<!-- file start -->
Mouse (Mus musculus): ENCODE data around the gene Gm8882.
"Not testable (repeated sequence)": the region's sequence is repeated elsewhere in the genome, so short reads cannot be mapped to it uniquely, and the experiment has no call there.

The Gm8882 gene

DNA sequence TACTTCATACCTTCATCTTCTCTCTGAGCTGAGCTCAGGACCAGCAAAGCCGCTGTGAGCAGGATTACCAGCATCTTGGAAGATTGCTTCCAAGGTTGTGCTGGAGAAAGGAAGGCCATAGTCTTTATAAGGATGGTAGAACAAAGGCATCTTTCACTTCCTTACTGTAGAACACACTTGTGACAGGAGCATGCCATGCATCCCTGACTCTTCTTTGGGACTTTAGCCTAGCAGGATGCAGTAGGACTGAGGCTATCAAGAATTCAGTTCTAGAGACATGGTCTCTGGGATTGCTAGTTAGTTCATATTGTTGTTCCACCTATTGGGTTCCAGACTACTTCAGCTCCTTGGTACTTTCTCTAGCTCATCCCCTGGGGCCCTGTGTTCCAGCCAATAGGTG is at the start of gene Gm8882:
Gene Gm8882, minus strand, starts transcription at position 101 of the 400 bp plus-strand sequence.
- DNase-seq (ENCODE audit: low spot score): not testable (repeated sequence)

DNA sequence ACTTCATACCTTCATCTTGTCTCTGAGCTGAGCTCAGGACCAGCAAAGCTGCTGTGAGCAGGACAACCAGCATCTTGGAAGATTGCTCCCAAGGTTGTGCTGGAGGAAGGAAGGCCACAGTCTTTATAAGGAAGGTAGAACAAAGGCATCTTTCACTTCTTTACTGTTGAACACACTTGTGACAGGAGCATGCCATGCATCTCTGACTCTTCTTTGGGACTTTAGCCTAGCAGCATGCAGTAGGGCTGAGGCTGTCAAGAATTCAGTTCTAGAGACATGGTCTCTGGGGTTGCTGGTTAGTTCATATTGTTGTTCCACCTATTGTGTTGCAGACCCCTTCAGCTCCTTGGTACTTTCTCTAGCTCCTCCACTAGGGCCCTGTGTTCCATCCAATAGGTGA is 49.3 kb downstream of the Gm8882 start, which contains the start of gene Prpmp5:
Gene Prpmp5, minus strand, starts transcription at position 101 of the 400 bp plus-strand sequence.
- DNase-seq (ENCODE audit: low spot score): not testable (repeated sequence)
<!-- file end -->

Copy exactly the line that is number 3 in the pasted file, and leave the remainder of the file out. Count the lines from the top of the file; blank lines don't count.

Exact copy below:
The Gm8882 gene